Back to Journals » International Journal of Nanomedicine » Volume 16

Magnetic Particle Imaging: In vitro Signal Analysis and Lumen Quantification of 21 Endovascular Stents

Authors Wegner F, von Gladiss A, Haegele J, Grzyska U, Sieren MM, Stahlberg E, Oechtering TH, Lüdtke-Buzug K, Barkhausen J, Buzug TM, Friedrich T

Received 1 October 2020

Accepted for publication 11 December 2020

Published 11 January 2021 Volume 2021:16 Pages 213—221


Checked for plagiarism Yes

Review by Single anonymous peer review

Peer reviewer comments 2

Editor who approved publication: Professor Israel (Rudi) Rubinstein

Franz Wegner,1,* Anselm von Gladiss,2,* Julian Haegele,1,3 Ulrike Grzyska,1 Malte Maria Sieren,1 Erik Stahlberg,1 Thekla Helene Oechtering,1 Kerstin Lüdtke-Buzug,2 Joerg Barkhausen,1 Thorsten M Buzug,2,4 Thomas Friedrich2,4

1Department of Radiology and Nuclear Medicine, University of Lübeck, Lübeck, Germany; 2Institute of Medical Engineering, University of Lübeck, Lübeck, Germany; 3Zentrum für Radiologie und Nuklearmedizin Rheinland, Dormagen, Germany; 4Fraunhofer Research Institution for Individualized and Cell-Based Medical Engineering, Lübeck, Germany

*These authors contributed equally to this work

Correspondence: Franz Wegner
University Hospital Schleswig-Holstein, Campus Lübeck, Department of Radiology and Nuclear Medicine, Ratzeburger Allee 160, Lübeck 23538, Germany
Tel +004945150017001
Fax +004945150017004

Purpose: Endovascular stents are medical devices, which are implanted in stenosed blood vessels to ensure sufficient blood flow. Due to a high rate of in-stent re-stenoses, there is the need of a noninvasive imaging method for the early detection of stent occlusion. The evaluation of the stent lumen with computed tomography (CT) and magnetic resonance imaging (MRI) is limited by material-induced artifacts. The purpose of this work is to investigate the potential of the tracer-based modality magnetic particle imaging (MPI) for stent lumen visualization and quantification.
Methods: In this in vitro study, 21 endovascular stents were investigated in a preclinical MPI scanner. Therefore, the stents were implanted in vessel phantoms. For the signal analysis, the phantoms were scanned without tracer material, and the signal-to-noise-ratio was analyzed. For the evaluation of potential artifacts and the lumen quantification, the phantoms were filled with diluted tracer agent. To calculate the stent lumen diameter a calibrated threshold value was applied.
Results: We can show that it is possible to visualize the lumen of a variety of endovascular stents without material induced artifacts, as the stents do not generate sufficient signals in MPI. The stent lumen quantification showed a direct correlation between the calculated and nominal diameter (r = 0.98).
Conclusion: In contrast to MRI and CT, MPI is able to visualize and quantify stent lumina very accurately.

Keywords: magnetic particle imaging, endovascular stents, artifacts, superparamagnetic iron oxide nanoparticles, lumen quantification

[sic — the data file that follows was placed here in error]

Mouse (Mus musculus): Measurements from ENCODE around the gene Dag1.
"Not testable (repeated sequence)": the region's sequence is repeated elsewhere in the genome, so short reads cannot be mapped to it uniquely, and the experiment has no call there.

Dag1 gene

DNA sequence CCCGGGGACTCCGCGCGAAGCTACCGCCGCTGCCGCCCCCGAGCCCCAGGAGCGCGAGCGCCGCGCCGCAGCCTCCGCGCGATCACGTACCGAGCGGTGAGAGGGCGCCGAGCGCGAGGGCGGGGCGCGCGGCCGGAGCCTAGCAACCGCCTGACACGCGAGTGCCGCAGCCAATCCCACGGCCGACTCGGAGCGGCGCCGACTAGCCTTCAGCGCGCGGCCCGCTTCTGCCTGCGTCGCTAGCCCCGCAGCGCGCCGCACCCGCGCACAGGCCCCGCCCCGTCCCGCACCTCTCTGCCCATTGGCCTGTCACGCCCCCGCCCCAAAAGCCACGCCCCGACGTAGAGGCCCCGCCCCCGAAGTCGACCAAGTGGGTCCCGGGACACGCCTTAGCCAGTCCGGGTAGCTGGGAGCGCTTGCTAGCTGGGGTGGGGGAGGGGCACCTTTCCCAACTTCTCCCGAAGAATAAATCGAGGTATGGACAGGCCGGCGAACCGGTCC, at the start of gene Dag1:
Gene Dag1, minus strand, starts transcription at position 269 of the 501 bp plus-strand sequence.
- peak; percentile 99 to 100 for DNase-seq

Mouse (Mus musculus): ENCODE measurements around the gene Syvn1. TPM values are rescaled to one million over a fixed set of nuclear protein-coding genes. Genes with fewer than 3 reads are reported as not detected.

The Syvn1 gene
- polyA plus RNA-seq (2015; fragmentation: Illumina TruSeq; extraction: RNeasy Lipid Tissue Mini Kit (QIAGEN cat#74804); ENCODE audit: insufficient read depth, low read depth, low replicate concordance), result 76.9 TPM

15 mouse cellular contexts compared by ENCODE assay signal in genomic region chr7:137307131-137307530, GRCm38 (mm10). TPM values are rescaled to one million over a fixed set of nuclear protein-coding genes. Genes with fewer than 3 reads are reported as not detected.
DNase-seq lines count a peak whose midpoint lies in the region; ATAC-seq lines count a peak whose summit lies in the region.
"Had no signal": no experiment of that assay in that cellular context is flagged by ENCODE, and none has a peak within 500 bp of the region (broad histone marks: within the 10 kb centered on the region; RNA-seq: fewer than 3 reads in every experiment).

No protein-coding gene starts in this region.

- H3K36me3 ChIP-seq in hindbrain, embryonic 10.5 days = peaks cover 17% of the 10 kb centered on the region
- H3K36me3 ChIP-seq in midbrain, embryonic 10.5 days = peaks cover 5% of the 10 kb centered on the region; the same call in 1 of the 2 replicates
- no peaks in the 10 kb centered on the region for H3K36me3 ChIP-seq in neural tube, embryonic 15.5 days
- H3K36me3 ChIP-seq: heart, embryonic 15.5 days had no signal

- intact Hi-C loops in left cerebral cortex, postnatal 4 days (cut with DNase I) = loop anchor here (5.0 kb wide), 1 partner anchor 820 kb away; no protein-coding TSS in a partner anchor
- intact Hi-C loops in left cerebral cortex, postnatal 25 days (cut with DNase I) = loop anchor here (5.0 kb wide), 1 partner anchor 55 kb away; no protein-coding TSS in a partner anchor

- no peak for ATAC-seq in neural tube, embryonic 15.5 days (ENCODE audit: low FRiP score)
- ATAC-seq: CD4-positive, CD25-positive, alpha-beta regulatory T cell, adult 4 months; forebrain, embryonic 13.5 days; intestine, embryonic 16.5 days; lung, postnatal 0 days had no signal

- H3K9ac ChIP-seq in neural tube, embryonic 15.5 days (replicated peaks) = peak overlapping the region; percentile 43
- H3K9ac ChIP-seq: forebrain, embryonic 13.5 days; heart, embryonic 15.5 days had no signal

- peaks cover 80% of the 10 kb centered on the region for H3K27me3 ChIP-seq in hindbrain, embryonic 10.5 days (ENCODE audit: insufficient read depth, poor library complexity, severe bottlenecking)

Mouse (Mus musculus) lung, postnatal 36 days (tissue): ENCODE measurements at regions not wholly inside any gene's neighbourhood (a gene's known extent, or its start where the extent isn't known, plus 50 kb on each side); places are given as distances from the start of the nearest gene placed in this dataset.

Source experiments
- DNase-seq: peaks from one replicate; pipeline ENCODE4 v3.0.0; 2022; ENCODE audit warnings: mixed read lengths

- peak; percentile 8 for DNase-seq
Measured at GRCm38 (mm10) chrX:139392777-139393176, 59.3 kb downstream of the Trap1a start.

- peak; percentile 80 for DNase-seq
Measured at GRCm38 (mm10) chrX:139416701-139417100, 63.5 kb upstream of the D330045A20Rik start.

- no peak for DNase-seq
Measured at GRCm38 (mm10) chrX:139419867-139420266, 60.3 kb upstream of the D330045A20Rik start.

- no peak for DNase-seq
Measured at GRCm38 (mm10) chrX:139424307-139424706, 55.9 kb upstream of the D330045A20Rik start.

Magnetic Particle Imaging (MPI) is a three-dimensional tracer-based imaging modality.1 The main principle of MPI is the visualization of the distribution of superparamagnetic iron oxide nanoparticles (SPIONs) with oscillating magnetic fields. MPI offers a very high temporal and a high spatial resolution without tissue attenuation of the signal. Furthermore, it is a very sensitive imaging modality with the ability to detect only 192 pg of iron.2 In addition, the possibility of real-time imaging with the absence of ionizing radiation and nephrotoxic contrast agents renders MPI a very promising imaging method.3 In the last decade, several studies demonstrated the potential of MPI for cardiovascular imaging and vascular interventions.3–8 Most recently the proof of principle of MPI guided stent implantations and first safety measurements of stents became available.9,10

Stent implantation is becoming increasingly common in clinical routine and interventional radiology and cardiology are steadily replacing surgical procedures. However, there is a significant risk of in-stent re-stenosis after stent implantation.11 To prevent recurrent ischemic events like heart attacks or strokes an early noninvasive detection of in-stent stenosis has an extremely high clinical impact. Unfortunately, the visualization of the stent lumen with clinically established noninvasive imaging modalities CT and MRI is limited due to material induced artifacts.12,13 In MRI susceptibility artifacts cause severe signal voids which strictly limit the noninvasive assessment of the stent lumen. In CT beam-hardening effects result in a thickening of the displayed stent struts which also inhibits a sufficient lumen evaluation, especially in stents with smaller diameters. In recent years, artifact reduction algorithms got established and it has been shown, that stent induced artifacts are less evident in dual energy CT.14,15 Nevertheless, as an artifact-free noninvasive imaging method for the early detection of stent thromboses or high grade in-stent stenoses is still not available, the majority of patients are referred as emergencies into the clinic when ischemic symptoms occur. In these cases, only invasive imaging with x-ray-based digital subtraction angiography (DSA) offers both, the possibility to diagnose and treat the stent occlusion free of material-induced artifacts. However, first pilot results suggest MPI may overcome this disadvantage by allowing noninvasive artifact free stent lumen visualization in comparison with MRI and CT.16 MPI’s spatial resolution (<1 mm) is comparable to CT and MRI.17 The acquisition time (per frame) is in the range of milliseconds and thus MPI is much faster than the established modalities.